There are two conflicting narratives about public education in Florida.
One comes from those who argue that accountability reforms have been too harsh on students and schools, and that we should turn the classroom clock back to the 1990s.
The other comes from those who point to a growing body of evidence that reforms not only are working, but are doing so in remarkable fashion. Those of us in the latter camp received yet more evidence this month.
According to the 10th annual College Board Report to the Nation, Florida once again ranks among the top five states in the percent of high school graduates who have passed an Advanced Placement with a score of 3 or higher. When you consider Florida has a 59 percent student poverty rate, we are excelling by elevating traditionally disadvantaged students.
There are two reasons for this success.
First, the state enacted specific policies to encourage AP participation. These include paying AP exam fees and giving teachers bonuses for their students who pass the exams. Those bonuses go up substantially for teachers in low-income schools.
Second, the state began laying the foundation for AP success in the early elementary grades by raising academic standards. There has been a particular emphasis on literacy. For example, we stopped promoting third-graders who could not read and instead held them back for a year of intensive intervention. And the reason was simple students who are struggling readers in fourth-grade are four times more likely to drop out of high school.
Ensuring children can read is ensuring they have a chance to be successful in life.
Sixty-three percent of our low-income fourth-graders were functionally illiterate in 1998, meaning they had little chance for a future in school. Since then they have advanced almost three grade levels in reading. We are only one of five states to significantly reduce the poverty achievement gap.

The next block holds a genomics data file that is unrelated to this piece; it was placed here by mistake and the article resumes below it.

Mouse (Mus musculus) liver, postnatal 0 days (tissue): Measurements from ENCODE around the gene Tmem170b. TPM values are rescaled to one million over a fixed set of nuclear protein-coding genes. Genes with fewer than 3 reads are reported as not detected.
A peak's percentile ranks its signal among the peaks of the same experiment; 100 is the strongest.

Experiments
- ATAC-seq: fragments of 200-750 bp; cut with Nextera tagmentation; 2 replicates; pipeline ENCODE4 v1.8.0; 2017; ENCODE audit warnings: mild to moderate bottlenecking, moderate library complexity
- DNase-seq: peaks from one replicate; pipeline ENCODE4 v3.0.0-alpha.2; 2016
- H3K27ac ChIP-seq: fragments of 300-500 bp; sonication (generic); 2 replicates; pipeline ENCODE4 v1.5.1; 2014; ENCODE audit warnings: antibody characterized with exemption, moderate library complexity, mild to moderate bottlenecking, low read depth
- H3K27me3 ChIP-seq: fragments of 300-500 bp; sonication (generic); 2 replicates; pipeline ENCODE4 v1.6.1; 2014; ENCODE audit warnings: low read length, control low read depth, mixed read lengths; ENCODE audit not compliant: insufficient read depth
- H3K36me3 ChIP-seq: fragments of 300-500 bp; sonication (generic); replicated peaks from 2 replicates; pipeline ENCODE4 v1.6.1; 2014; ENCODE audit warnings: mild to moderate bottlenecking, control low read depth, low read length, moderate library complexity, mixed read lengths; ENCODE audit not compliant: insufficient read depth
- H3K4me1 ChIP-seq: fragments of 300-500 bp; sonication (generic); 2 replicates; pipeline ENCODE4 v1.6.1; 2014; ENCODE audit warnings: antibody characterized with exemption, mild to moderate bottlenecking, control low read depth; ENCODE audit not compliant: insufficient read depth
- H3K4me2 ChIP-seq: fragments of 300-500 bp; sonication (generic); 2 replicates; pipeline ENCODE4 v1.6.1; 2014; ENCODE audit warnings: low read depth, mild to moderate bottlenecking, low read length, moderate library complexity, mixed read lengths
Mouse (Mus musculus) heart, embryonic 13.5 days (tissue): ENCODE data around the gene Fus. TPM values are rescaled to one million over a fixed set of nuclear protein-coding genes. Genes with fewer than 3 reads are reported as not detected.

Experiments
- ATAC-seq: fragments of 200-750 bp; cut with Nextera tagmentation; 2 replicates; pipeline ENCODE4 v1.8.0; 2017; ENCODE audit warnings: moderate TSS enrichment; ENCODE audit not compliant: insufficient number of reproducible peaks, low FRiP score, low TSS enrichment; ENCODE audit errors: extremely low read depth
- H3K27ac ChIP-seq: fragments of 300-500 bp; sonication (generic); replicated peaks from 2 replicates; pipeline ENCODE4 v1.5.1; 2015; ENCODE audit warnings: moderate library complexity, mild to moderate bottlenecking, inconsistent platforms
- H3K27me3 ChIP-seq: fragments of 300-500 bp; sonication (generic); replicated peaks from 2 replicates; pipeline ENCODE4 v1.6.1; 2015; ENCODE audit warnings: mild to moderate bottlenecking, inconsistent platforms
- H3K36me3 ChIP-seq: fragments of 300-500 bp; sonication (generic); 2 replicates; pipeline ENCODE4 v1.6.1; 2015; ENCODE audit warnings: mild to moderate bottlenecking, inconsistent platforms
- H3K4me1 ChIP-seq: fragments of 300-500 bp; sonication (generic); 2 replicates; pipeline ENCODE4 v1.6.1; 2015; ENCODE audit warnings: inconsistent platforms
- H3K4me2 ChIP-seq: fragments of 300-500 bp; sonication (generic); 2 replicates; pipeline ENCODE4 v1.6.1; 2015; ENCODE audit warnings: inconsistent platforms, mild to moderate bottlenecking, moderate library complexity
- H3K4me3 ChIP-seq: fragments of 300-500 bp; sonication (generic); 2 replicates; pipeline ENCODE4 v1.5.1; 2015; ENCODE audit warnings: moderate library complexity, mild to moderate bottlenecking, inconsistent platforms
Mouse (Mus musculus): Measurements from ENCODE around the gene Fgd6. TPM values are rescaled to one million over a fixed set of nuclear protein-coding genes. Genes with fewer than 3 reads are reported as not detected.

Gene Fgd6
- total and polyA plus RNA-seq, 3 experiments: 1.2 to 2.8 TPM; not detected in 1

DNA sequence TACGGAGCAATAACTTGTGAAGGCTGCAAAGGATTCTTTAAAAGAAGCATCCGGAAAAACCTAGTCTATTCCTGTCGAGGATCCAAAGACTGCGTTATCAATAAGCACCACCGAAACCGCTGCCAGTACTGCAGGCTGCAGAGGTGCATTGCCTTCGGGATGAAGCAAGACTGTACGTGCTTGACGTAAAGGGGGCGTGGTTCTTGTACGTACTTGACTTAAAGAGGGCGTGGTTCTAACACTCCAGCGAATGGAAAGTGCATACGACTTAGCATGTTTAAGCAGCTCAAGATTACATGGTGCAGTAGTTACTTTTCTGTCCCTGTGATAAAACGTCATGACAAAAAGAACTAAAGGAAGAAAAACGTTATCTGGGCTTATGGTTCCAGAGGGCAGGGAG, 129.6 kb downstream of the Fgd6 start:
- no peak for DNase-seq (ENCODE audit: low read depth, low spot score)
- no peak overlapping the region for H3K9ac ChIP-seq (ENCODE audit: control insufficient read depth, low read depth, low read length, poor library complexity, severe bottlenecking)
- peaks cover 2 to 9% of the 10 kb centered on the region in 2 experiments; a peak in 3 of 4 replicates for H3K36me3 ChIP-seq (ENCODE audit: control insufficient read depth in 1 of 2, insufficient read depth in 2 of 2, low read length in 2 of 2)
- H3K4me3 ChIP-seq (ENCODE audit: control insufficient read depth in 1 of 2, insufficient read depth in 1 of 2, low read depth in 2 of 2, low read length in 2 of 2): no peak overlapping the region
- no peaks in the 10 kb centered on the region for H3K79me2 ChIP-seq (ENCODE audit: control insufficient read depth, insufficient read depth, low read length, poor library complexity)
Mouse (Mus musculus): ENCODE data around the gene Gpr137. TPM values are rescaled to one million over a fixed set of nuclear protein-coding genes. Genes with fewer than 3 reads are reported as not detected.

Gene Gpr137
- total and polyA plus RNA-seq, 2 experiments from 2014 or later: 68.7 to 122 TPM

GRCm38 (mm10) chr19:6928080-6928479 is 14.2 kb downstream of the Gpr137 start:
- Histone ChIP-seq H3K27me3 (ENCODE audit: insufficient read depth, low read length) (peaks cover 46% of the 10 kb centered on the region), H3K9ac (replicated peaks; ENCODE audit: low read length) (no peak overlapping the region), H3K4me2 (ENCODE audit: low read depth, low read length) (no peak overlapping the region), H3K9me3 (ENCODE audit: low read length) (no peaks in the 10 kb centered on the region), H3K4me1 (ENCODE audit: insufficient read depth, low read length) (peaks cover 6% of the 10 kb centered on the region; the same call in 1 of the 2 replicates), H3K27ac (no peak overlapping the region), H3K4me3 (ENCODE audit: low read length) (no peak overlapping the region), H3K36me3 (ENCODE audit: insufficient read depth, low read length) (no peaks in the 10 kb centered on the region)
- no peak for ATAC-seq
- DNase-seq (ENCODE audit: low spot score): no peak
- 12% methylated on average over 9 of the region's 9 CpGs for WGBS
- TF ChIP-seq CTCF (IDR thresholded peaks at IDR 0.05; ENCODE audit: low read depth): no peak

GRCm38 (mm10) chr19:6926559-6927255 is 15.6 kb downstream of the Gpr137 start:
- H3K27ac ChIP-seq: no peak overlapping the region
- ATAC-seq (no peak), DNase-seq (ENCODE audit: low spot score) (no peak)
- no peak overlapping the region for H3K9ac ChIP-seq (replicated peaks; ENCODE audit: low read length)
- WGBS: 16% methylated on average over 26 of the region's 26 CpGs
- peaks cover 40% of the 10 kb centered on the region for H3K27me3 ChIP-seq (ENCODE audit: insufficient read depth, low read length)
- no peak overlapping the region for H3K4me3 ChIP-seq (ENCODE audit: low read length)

Students who probably would have washed out of school 20 years ago now are sitting in college-level classes.
In 2003, only 1,403 low-income high school graduates passed an AP exam in Florida. That number has grown more than 800 percent to 12,774.
Encouraging AP participation will not succeed without a pipeline of students who can do the work. We have far to go in expanding this pipeline because too many students still are not passing the exams. But that we have made remarkable progress and have become a national leader in AP success, particularly for disadvantaged students, is not in doubt.
The AP results are only one indicator. I could give many more, including Floridas recent seventh place finish in the prestigious Quality Counts ranking of K-12 academic achievement.
Prior to 1999, Floridas public education system was widely lampooned as a national disgrace. For decades the state turned a blind eye to the mass failure of children because that was a convenient arrangement for far too many adults. I suggest we think twice before returning to an era in Florida when public education translated into an optional education for those who needed it most.
Patricia Levesque is executive director of the Foundation for Floridas Future, a nonprofit education organization that works to improve the quality of education for Sunshine State students.